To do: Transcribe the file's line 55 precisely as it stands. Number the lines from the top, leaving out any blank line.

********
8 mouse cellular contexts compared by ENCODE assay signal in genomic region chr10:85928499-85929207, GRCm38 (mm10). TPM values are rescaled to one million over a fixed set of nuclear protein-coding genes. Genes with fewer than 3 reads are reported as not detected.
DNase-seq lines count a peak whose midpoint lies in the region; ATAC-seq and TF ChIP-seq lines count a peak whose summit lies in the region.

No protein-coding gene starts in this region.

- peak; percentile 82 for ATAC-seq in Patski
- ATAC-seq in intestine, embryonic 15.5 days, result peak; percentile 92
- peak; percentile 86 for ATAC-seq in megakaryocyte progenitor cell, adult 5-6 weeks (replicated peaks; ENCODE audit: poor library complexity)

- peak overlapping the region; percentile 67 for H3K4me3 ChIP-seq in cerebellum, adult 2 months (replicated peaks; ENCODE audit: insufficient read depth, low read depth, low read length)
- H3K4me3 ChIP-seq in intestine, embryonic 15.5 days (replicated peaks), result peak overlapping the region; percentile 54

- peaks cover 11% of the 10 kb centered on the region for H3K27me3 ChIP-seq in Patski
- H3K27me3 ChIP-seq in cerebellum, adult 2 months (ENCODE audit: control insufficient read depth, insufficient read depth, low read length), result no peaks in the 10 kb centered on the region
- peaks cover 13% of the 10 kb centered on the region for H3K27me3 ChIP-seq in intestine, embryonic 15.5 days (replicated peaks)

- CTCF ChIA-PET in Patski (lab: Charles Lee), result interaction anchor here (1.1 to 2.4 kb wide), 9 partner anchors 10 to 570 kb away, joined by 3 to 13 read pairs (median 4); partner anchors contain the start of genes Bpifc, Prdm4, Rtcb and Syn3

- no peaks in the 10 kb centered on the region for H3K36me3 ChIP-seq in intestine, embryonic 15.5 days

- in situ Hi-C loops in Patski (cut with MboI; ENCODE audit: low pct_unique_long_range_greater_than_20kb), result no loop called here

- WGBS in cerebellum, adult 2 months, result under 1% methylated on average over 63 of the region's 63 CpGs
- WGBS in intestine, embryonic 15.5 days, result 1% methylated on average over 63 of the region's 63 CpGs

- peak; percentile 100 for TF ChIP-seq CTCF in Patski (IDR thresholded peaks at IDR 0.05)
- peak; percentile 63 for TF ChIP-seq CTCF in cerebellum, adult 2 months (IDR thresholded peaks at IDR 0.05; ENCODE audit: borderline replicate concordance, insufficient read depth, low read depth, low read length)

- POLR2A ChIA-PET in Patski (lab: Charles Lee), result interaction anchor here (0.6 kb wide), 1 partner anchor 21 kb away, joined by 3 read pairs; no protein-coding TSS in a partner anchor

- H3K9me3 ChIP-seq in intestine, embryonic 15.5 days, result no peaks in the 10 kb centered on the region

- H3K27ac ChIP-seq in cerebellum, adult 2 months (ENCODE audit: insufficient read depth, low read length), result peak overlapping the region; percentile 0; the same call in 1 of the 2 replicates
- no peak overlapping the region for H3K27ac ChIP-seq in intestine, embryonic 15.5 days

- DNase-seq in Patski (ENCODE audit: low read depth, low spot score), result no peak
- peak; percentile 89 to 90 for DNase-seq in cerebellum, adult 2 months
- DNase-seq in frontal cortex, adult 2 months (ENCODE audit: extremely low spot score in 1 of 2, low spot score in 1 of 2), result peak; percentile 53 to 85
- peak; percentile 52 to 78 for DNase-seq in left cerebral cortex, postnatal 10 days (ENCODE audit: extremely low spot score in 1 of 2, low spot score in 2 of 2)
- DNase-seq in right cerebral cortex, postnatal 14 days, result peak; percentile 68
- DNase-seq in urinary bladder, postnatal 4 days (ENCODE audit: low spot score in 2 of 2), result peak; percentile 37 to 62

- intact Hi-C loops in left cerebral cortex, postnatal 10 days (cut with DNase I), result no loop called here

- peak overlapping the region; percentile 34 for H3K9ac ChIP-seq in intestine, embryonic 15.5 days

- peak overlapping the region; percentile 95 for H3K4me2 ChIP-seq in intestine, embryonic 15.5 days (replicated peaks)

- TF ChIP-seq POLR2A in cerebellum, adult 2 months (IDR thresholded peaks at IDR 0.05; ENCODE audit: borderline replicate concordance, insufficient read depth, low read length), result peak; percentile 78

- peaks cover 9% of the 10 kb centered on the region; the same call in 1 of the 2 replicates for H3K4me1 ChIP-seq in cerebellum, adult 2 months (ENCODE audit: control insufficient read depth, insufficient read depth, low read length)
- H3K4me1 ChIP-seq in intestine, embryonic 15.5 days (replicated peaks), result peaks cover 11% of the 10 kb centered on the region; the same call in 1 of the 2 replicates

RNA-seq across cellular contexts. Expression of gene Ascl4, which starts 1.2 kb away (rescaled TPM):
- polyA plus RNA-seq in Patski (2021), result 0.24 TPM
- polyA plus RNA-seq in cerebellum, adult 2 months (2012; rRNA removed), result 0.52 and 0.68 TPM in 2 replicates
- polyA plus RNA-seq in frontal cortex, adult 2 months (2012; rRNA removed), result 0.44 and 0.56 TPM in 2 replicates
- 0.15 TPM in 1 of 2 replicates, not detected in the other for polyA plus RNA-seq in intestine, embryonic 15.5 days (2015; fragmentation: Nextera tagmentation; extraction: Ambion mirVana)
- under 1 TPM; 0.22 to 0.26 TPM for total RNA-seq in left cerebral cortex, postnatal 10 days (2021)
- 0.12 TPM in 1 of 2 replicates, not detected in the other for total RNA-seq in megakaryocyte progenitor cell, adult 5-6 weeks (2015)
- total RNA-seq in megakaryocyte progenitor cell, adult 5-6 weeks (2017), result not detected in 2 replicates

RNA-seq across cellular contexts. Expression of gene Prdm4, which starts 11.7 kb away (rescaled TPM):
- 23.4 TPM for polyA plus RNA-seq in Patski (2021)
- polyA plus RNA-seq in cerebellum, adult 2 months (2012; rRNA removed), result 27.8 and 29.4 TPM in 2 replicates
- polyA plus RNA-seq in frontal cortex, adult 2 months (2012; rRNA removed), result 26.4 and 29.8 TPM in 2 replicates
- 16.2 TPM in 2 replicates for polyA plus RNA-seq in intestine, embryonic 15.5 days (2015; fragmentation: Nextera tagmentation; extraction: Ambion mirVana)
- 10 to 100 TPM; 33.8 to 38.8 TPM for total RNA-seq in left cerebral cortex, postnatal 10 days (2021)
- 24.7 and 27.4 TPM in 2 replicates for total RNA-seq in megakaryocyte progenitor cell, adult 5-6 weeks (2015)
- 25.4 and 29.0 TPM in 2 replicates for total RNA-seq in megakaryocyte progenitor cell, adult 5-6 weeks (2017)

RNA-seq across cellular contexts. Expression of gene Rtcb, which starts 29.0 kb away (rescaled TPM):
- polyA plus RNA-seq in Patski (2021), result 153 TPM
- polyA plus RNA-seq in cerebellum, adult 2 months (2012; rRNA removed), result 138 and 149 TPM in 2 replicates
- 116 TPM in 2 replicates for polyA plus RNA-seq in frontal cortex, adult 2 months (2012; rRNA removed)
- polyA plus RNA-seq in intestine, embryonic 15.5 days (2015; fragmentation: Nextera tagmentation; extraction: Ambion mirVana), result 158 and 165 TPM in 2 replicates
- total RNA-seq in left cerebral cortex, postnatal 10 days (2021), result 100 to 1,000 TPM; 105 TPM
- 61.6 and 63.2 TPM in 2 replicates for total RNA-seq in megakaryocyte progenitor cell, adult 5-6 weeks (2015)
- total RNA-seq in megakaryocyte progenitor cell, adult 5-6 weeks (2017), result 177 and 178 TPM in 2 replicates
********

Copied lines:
- polyA plus RNA-seq in intestine, embryonic 15.5 days (2015; fragmentation: Nextera tagmentation; extraction: Ambion mirVana), result 158 and 165 TPM in 2 replicates